Helping Older Adults Manage Momentous Events of Their Lives

The momentous events of life, as the death of a loved one, the newly diagnosed health problems and job loss can happen at any age. However, as people age, these events become more common. Grief is a normal and healthy response to loss, but over time, can become a burden on the emotional and mental health and even may cause depression. If you are a caregiver or spend time with an adult, learn how to help your loved one cope with a loss.

Learn about the grieving process

It is important to remember that there is a way "right" to grieve. Everyone is different, and each loss is different. Give your loved one's time and space to grieve in their own way.

Listen

The most important thing you can do is listen. You may not know what to say to comfort your loved one. That's fine. Your loved one may simply need someone to talk about their feelings. If you are nervous or uncomfortable, try to remember the following tips:

  • If your loved one is mourning the death of a friend or relative, do not afraid to talk about the person who died. This can help your loved one feel less alone in the loss.
  • Try to avoid saying things like "I know how you feel" or "everything is for good". This minimizes the feelings of your loved one and can make it to retract. Remember, as the grieving process is different for each person, your loved one probably does not know how to cope. Instead, say things like "I know this must be hard" or "you do not have to be strong" to help your loved one to express their feelings.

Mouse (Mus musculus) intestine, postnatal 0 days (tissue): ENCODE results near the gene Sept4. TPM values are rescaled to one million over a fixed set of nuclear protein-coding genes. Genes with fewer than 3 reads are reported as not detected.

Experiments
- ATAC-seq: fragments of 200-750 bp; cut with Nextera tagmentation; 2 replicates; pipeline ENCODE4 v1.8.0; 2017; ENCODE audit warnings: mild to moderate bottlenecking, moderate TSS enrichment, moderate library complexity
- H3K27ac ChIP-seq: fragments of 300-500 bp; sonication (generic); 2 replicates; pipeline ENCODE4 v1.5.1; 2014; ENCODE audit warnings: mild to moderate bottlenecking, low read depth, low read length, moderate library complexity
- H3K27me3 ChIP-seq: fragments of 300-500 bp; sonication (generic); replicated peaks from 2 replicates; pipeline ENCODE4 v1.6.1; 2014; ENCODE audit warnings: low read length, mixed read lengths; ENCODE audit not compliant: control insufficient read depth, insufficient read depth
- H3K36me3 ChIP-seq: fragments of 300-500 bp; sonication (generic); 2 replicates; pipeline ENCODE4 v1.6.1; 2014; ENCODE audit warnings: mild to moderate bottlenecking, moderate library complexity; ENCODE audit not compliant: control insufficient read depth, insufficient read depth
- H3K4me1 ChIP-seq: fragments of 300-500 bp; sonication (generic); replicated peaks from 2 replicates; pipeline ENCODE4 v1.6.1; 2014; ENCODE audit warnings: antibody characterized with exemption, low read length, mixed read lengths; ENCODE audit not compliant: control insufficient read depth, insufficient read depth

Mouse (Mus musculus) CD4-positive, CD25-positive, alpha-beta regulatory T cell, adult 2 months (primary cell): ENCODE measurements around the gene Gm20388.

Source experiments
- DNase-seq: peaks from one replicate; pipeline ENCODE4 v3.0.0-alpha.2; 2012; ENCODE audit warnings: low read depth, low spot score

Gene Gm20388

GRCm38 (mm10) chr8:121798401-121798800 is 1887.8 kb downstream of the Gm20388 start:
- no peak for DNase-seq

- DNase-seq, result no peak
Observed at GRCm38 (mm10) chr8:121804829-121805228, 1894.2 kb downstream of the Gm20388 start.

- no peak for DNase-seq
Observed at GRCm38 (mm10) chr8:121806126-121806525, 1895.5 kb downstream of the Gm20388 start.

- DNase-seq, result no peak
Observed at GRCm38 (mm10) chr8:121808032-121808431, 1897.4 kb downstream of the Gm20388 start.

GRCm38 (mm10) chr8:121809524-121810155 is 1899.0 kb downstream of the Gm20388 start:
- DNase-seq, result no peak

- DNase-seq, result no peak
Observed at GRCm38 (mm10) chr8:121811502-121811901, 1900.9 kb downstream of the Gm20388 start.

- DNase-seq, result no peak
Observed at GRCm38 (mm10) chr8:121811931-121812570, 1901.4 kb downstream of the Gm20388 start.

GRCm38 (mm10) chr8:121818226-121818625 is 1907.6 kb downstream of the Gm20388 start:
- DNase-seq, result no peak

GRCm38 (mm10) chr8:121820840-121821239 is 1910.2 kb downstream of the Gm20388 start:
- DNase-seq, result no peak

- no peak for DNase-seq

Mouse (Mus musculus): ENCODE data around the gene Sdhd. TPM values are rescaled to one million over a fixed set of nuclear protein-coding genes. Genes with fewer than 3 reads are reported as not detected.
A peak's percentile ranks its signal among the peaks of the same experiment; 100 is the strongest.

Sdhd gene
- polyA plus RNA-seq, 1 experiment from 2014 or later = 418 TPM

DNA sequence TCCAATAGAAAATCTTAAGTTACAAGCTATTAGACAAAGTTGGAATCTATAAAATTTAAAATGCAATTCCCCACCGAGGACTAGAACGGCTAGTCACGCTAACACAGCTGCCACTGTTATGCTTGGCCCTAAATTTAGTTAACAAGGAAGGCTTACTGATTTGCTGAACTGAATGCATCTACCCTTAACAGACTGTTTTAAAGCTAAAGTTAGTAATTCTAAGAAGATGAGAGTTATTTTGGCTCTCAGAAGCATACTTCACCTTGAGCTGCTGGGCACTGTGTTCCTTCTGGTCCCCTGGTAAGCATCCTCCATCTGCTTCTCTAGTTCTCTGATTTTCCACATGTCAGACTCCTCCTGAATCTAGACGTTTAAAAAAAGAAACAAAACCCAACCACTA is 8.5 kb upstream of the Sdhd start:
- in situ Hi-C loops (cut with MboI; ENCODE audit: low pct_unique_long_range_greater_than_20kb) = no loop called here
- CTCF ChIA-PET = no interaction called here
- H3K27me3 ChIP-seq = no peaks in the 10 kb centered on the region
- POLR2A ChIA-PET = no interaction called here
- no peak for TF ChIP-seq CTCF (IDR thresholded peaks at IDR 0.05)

• Sometimes it's enough to just sit with the person. Your loved one does not want to talk, but neither wants to be alone. It's okay to spend time together without speaking.

Offer to help

Feelings of grief and loss can be overwhelming, and may even small tasks seem exhausting. Do not wait for your loved one get help. Instead, offer to make dinner, do some shopping, look for a prescription, or do some housework. It is more likely that your loved one accept help if it makes a specific offer, instead of saying "tell me if you need help."

Learn the warning signs of depression

The symptoms of grief and symptoms of depression are quite similar. While it is normal for a person to feel sad after a loss, the feelings associated with bereavement should be temporary.Your loved one may be depressed if:

  • It begins to feel better over time.
  • Your emotions begin to interfere and routine daily tasks.
  • It takes no pleasure in carrying out their favorite activities.
  • Mentioned or have suicidal thoughts.

If you notice any of these signs, talk to the family doctor of your loved one. Your doctor can help treat depression, so that your loved one can begin to feel better.

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